Their calculations were based on finding the birth rate and age distribution that would best balance the costs of raising children and of caring for the elderly. For example, they found that the U.S. is close to ideal for government budgetary needs, but that in parts of Europe and East Asia, average fertility rates are so low that they reduce living standards when public and private costs are included.

"A more complete accounting of the costs of children shows only a few countries in East Asia and Europe where the governments should encourage people to have more children," said Mason, an economics professor at the University of Hawaii-Manoa. "In the United States and many other high- and middle-income countries, people are having about the number of kids that are best for overall standards of living."

Explore further: Old age futures a concern in many countries

More information: "Is low fertility really a problem? Population aging, dependency, and consumption," by R. Lee et al. Science, 2014. www.sciencemag.org/lookup/doi/ … 1126/science.1250542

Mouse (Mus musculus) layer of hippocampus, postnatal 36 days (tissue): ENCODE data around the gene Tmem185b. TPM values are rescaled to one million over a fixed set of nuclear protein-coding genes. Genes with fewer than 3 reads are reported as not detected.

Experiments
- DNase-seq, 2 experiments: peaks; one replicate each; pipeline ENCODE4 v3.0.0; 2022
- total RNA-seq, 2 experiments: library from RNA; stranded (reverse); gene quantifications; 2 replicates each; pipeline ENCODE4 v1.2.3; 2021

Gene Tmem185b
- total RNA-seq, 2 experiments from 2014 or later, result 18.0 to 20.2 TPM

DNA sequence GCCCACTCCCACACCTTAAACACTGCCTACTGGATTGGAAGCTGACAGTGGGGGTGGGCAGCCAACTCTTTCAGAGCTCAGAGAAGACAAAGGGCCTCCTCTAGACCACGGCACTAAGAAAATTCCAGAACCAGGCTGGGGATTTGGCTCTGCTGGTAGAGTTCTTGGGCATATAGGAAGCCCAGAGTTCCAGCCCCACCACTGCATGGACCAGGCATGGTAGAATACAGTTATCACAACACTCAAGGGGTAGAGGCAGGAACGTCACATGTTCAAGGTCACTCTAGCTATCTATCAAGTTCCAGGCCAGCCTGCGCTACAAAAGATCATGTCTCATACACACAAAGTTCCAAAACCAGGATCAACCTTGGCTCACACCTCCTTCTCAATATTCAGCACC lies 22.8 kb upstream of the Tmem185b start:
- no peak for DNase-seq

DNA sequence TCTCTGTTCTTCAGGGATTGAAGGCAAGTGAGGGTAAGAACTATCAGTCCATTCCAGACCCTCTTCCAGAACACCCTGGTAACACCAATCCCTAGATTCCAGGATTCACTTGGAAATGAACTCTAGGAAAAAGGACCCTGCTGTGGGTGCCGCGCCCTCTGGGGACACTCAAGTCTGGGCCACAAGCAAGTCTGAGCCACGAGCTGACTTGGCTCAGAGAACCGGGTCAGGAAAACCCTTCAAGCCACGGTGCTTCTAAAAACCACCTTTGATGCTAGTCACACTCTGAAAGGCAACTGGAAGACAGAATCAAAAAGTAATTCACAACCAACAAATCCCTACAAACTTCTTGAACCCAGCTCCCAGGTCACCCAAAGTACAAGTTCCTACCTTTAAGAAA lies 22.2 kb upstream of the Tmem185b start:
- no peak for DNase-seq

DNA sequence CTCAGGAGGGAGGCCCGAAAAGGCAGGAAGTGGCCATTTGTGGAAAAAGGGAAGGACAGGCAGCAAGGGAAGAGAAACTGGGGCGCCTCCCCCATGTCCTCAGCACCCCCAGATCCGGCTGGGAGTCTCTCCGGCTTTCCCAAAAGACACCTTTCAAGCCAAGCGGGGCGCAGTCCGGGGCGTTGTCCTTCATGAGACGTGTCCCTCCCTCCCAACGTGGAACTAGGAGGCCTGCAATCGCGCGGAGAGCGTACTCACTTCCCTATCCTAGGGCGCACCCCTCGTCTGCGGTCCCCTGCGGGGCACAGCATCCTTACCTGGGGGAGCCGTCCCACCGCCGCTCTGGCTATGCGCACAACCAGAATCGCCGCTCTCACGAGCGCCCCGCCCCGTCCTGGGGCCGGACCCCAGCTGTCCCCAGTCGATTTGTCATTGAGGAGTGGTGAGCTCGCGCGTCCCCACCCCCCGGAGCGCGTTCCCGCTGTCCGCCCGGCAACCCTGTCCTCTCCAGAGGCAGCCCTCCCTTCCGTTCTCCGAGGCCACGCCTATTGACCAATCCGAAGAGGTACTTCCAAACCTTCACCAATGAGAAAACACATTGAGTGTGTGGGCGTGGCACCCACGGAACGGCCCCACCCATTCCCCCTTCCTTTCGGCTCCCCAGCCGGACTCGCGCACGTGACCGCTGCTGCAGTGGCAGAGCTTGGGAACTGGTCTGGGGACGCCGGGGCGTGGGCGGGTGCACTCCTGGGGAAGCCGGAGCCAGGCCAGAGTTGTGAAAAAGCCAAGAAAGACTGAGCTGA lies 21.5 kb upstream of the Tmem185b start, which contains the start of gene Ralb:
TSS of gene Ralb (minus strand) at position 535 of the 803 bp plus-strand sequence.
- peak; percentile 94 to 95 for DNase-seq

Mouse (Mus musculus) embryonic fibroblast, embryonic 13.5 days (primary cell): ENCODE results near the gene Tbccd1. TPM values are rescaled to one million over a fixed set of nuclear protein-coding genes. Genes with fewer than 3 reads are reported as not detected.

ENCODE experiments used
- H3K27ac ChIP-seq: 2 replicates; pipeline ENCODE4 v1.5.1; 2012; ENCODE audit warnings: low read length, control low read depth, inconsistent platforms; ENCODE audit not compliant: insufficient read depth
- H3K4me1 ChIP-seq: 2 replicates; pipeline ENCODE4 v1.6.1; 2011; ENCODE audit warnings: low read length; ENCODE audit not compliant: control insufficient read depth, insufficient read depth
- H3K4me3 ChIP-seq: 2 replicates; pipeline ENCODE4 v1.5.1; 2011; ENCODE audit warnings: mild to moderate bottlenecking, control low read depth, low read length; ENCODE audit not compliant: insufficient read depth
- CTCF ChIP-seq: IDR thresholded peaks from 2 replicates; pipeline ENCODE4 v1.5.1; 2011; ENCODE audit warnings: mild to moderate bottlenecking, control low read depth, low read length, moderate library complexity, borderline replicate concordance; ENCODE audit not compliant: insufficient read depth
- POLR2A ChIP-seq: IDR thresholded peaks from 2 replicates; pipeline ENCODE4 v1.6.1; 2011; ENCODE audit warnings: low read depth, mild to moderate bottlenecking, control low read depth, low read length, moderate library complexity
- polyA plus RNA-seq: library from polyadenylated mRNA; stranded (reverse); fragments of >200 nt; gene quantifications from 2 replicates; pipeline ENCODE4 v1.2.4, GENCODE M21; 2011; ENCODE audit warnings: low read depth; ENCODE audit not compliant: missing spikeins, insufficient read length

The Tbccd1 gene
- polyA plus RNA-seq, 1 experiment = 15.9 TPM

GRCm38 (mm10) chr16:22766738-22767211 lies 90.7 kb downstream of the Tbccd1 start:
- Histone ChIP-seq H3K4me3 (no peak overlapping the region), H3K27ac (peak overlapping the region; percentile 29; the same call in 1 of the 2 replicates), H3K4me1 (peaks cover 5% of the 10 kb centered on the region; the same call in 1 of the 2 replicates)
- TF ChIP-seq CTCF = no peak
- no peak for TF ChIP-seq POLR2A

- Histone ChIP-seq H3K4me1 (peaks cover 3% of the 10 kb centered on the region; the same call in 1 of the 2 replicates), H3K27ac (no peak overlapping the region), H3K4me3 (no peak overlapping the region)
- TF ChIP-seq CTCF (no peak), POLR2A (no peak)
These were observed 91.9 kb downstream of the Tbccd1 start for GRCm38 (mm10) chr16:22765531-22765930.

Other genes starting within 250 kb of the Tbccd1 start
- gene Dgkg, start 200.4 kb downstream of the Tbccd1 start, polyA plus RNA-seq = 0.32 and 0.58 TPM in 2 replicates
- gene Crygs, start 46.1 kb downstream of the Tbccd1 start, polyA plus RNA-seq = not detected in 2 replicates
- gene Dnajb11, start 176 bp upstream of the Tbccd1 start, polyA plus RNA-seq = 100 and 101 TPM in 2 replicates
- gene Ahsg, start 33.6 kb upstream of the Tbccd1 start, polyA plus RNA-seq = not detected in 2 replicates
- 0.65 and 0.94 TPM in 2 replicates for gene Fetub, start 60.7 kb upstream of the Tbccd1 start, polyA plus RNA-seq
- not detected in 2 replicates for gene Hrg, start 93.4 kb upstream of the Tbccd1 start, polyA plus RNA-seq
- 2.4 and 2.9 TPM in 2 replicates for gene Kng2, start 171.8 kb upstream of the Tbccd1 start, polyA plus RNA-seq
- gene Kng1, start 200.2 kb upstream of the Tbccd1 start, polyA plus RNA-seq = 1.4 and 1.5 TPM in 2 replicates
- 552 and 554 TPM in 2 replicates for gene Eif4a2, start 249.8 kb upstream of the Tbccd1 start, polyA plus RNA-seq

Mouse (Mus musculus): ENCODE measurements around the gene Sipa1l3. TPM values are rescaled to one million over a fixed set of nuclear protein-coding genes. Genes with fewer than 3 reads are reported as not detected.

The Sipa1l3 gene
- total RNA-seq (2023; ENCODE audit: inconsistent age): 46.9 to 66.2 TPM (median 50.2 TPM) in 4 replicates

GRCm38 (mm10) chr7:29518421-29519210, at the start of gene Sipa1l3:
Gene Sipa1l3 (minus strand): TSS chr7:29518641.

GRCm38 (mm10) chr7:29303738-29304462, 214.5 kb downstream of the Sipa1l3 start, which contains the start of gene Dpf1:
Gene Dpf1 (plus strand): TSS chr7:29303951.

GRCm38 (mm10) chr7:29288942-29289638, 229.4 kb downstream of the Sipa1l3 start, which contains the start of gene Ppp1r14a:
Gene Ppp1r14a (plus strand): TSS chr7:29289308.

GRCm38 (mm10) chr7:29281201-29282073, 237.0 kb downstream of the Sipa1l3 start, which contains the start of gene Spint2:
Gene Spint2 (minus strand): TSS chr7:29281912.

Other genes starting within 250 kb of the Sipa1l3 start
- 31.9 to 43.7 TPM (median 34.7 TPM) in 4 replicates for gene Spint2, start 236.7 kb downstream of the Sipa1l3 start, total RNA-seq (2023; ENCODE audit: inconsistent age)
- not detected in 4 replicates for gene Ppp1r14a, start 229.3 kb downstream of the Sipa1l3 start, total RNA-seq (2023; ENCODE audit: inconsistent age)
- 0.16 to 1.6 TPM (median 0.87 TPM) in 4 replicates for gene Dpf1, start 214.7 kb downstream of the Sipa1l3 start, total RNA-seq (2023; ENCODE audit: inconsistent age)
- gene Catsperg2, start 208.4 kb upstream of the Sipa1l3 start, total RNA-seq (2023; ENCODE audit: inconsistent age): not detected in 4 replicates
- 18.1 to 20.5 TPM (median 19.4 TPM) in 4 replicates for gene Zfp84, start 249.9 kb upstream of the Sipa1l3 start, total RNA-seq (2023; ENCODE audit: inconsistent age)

Related Stories

Old age futures a concern in many countries

January 30, 2014

A new study finds that people in nations where the population is aging less swiftly, such as the U.S, are less likely to be worried about their old-age futures than those in parts of Europe and East Asia that are grappling ...

The plus side of population aging

September 24, 2014

Around the world, people are living longer and having fewer children, leading to a population that is older, on average, than in the past. On average, life expectancy in developed countries has risen at a pace of three months ...

Education can offset impact of low fertility trap

April 5, 2013

A smarter, better educated population may help offset the impacts of declining fertility rates in East Asia, and provide lessons for Australia, according to a new report from the Australian National University's Australian ...

Low fertility in Europe -- is there still reason to worry?

June 17, 2011

The post-war trend of falling birth rates has been reversed across Europe, according to a new study. However, despite an increasing emphasis on family and fertility policies in Europe, this recent development involves social, ...